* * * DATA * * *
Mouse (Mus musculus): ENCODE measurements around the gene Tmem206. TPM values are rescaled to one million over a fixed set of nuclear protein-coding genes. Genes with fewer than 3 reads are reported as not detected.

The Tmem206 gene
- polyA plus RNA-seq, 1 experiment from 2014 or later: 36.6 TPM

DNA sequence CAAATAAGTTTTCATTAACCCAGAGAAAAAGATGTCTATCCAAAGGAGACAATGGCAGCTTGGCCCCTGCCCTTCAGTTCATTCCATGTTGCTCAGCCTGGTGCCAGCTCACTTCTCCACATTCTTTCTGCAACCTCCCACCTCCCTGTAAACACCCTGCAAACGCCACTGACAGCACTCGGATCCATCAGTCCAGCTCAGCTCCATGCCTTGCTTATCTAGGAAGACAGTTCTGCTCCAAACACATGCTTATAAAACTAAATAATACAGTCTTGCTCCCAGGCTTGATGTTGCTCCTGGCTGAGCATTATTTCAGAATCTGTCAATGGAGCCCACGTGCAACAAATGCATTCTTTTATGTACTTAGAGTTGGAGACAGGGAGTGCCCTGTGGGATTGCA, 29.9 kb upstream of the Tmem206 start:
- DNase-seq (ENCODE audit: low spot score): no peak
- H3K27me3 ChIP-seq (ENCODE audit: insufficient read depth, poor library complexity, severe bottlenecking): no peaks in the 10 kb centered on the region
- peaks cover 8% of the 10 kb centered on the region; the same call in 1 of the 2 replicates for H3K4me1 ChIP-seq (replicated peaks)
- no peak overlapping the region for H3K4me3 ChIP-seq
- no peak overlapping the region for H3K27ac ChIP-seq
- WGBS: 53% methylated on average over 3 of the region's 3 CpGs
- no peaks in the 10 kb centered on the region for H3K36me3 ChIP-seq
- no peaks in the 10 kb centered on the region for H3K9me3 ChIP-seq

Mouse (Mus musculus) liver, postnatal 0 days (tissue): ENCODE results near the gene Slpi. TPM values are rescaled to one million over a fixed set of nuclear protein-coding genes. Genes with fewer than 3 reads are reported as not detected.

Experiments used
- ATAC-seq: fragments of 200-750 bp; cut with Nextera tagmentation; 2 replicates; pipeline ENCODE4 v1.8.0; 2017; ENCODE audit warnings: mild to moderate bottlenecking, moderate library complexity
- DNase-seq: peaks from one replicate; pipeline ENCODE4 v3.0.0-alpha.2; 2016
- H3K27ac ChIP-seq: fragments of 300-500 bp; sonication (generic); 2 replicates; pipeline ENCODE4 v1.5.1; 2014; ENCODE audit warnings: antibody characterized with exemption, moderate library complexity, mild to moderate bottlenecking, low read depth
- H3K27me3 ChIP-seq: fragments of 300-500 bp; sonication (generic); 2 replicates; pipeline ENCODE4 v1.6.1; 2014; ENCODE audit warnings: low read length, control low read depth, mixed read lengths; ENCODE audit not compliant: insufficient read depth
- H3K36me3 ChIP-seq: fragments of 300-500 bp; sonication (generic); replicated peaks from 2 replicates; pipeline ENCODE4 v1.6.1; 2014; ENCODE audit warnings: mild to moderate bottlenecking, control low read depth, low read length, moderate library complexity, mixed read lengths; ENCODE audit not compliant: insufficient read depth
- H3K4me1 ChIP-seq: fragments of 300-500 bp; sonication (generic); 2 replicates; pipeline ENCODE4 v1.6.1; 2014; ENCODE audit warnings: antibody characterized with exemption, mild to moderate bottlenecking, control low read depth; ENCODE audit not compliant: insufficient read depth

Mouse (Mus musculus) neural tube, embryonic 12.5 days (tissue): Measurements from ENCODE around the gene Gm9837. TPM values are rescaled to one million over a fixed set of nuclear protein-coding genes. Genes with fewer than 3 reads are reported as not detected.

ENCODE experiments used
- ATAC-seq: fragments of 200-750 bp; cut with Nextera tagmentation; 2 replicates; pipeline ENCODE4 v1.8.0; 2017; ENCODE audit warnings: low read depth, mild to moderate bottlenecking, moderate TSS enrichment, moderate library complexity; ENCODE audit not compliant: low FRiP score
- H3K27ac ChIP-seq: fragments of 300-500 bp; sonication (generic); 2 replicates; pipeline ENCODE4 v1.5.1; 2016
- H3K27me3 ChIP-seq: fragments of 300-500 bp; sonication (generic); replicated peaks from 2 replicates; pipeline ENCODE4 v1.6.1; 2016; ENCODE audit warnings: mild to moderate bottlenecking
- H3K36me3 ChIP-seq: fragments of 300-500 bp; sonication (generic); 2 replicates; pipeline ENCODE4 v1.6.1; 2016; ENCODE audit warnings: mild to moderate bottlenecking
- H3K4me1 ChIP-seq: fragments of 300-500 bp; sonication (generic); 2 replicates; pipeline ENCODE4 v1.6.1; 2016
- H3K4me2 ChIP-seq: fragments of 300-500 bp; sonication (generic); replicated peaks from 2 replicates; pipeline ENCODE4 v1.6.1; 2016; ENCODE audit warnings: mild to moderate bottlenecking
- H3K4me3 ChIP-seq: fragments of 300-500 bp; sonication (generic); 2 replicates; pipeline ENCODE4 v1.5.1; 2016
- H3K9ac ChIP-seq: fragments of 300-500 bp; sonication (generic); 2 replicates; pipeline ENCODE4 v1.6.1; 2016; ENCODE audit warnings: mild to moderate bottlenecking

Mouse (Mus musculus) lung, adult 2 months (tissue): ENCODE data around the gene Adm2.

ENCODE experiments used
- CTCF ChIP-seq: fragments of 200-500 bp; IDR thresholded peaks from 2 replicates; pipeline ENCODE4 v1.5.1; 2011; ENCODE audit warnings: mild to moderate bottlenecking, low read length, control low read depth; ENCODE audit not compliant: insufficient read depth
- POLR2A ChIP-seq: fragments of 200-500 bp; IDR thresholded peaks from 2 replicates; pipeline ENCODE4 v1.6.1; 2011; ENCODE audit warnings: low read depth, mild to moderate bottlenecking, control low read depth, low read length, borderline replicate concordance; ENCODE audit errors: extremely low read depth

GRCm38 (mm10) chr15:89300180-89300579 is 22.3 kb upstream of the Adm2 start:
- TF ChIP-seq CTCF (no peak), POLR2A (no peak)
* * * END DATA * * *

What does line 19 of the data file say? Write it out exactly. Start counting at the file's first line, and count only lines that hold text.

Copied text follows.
- H3K36me3 ChIP-seq: fragments of 300-500 bp; sonication (generic); replicated peaks from 2 replicates; pipeline ENCODE4 v1.6.1; 2014; ENCODE audit warnings: mild to moderate bottlenecking, control low read depth, low read length, moderate library complexity, mixed read lengths; ENCODE audit not compliant: insufficient read depth